- The Washington Times - Saturday, November 19, 2005

Who can blame Democrats for enjoying their off-year electoral successes? They kept the governorships of red-state Virginia and blue-state New Jersey and they defeated the four initiatives embraced by Republican Gov. Arnold Schwarzenegger in solidly blue-state California. Victories, to be sure, but hardly earth-shattering.

So, beyond the natural tendency to spin any political development in one’s favor, what accounts for the fact that Democrats are chortling especially heartily these days? A major factor has to be the president’s plunge in popularity. According to the FOX News/Opinion Dynamics Poll, for example, President Bush’s job-approval rating averaged 61 percent during his first term. He was a formidable asset on the campaign trail during the 2002 midterm congressional elections, when Republicans regained control of the Senate, and his 2004 re-election campaign, when Republican Senate candidates swept five red-state Southern seats vacated by retiring Democrats and defeated Senate Minority Leader Tom Daschle in the bright-red state of South Dakota.

Last week, however, the president’s job-approval rating in the FOX News poll fell to 36 percent. If the president’s approval ratings remain in the doldrums throughout next year’s midterm campaign season, the re-election chances of several red-state Democratic senators will improve considerably. No wonder Democrats are so happy.

To be sure, the White House’s current popularity problems are unlikely to change the hue of the vast majority of Republican-dominated red states. This is a fact of life that still confronts most of the 16 Democratic senators whose constituents gave their states’ electoral votes to Mr. Bush a year ago. Mr. Bush’s 2004 victory margins were substantial in Nebraska (33.2 points), North Dakota (27.4), South Dakota (21.5), Indiana (20.7), Montana (20.5), Louisiana (14.5), West Virginia (12.9) and Arkansas (9.8), all presidential red states likely to remain that way. Cumulatively, these states have 11 Democratic senators; and another five Democrats represent other states (Colorado, Florida, Nevada, New Mexico and Iowa) that voted for Mr. Bush in 2004, albeit by considerably smaller margins.

In 2006, six red-state Democratic senators (Ben Nelson, Nebraska; Kent Conrad, North Dakota; Robert Byrd, West Virginia; Bill Nelson, Florida; and Jeff Bingaman, New Mexico) face re-election.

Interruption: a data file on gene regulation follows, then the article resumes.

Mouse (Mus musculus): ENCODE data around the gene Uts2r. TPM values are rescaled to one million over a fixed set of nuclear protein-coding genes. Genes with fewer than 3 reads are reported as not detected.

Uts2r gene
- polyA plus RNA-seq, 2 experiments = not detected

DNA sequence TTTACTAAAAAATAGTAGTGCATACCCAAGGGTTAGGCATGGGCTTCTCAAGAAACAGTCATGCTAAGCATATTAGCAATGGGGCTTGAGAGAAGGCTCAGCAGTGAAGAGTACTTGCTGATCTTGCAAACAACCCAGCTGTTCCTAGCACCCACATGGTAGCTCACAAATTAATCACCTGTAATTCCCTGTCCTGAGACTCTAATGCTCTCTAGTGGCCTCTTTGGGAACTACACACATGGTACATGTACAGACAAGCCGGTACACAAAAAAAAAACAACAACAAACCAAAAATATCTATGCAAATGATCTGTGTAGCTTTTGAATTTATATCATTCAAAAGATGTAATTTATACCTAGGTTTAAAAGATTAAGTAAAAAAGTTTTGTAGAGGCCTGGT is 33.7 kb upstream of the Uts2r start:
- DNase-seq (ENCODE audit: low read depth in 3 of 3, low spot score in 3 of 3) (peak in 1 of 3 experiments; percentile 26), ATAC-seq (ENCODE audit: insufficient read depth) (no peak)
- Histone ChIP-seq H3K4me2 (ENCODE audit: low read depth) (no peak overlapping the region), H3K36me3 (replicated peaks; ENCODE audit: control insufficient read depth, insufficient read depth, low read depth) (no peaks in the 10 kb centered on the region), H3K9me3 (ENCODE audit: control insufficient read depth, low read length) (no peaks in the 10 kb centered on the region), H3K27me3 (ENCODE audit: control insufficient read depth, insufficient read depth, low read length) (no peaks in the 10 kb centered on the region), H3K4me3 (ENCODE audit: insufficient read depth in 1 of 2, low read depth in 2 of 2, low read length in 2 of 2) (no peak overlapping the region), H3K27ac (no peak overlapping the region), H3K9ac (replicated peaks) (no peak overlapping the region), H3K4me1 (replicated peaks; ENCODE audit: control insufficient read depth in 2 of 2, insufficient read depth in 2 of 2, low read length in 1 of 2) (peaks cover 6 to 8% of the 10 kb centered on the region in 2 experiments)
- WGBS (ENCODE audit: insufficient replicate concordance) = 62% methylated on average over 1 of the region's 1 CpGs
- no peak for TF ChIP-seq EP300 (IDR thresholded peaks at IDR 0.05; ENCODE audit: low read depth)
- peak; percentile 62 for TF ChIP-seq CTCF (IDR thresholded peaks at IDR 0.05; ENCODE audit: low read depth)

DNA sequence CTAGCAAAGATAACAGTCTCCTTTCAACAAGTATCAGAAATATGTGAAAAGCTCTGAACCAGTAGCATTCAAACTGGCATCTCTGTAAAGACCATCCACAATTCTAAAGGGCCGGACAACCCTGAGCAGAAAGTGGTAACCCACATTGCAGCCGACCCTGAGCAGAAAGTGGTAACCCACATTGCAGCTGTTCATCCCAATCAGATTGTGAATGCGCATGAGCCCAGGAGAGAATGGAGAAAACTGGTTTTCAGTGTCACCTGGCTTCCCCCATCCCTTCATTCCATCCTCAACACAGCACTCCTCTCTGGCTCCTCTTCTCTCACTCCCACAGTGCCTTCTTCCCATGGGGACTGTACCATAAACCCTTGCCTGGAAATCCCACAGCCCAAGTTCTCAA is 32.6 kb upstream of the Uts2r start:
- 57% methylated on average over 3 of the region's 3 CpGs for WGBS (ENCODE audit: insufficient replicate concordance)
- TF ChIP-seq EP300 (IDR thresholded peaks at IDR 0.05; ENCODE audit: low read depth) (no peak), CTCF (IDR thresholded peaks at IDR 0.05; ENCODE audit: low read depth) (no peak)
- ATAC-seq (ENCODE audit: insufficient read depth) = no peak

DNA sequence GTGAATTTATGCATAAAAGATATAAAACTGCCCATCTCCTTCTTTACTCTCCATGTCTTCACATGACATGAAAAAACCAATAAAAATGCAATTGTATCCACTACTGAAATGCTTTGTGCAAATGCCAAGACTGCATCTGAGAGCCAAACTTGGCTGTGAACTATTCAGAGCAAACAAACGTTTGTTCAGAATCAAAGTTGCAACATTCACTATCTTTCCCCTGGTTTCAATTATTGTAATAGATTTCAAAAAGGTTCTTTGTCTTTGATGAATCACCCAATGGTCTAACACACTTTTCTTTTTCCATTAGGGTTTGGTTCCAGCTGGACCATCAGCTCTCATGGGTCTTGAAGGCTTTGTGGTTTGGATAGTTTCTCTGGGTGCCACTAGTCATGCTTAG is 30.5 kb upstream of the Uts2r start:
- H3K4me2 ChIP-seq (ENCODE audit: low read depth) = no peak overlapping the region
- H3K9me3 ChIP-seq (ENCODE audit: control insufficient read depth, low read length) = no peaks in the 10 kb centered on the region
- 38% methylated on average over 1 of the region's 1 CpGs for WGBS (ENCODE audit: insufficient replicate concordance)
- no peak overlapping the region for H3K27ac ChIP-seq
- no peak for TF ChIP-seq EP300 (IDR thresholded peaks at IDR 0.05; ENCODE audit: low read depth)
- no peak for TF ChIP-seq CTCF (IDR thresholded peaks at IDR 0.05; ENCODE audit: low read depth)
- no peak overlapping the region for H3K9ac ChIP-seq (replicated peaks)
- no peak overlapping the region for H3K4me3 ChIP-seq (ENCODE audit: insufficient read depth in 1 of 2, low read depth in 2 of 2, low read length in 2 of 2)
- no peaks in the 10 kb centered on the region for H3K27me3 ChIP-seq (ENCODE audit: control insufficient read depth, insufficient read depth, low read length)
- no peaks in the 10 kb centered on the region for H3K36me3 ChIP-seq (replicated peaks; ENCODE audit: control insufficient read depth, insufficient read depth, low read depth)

Even before the current job-approval problems confronted the White House, Sens. Nelson and Conrad benefited significantly from the decisions by current North Dakota Republican Gov. John Hoeven and former GOP Nebraska Gov. Mike Johanns not to contest the Senate races. Good fortune has also smiled upon Sen. Bill Nelson of Florida, whose state Mr. Bush won by 5 percentage points in 2004. Through Sept. 30, Mr. Nelson raised $8.5 million and has $6.5 million in cash on hand. That is $6 million more than GOP hopeful Katherine Harris has in the bank.

While the Nelson boys won close victories in 2000, Sens. Conrad and Byrd won their races going away, the former winning by 23 points and the latter by 58. Before the plunge in Mr. Bush’s ratings, the operative race for Mr. Conrad was not so much his 2000 victory as it was the 2004 defeat of Mr. Daschle in neighboring South Dakota. Like Mr. Conrad, Mr. Daschle’s previous victory margin was significantly above 20 points. Mr. Conrad, however, will not face an opponent as strong as John Thune, who narrowly defeated Mr. Daschle in 2004.

Meanwhile in West Virginia, where Mr. Bush doubled his 2000 victory margin last year, Mr. Byrd has just recorded his highest back-to-back vote ratings from the liberal Americans for Democratic Action (2003, 95 percent; 2004, 90 percent). At least in terms of ideology, Mr. Byrd, who would begin his ninth term at age 89, seems to be increasingly out of touch with the home-state voters. Before Mr. Bush’s dip in the polls, the operative race for Mr. Byrd may have been the 1980 bolt-from-the-blue defeat of the six-term liberal Sen. Warren Magnuson of Washington, who won his previous election by 25 points. For now, Mr. Byrd’s pork-delivery system will likely outweigh his recent leftward lurch.

Having won his 2000 race by 23 points, Mr. Bingaman of New Mexico, which Mr. Bush narrowly carried in 2004 after just barely losing it to Al Gore in 2000, looks increasingly comfortable as a red-state Democrat facing voters next year.

Altogether, Democrats will have to defend 18 Senate seats in the 2006 midterm election, including the seat held by retiring independent James Jeffords, who caucuses with the Democrats. The Republicans will defend 15 seats. Except for Lincoln Chafee of Rhode Island, Olympia Snowe of Maine and Rick Santorum of Pennsylvania, Republicans will be defending their seats in red states carried twice by Mr. Bush. Apart from Nevada and Ohio, both of which Mr. Bush won narrowly in 2004, the president achieved comfortable victory margins (at least 7 points and an average of 21 points) in the remaining 10 red-state elections last year. That, at least, is something Republicans can chortle about.

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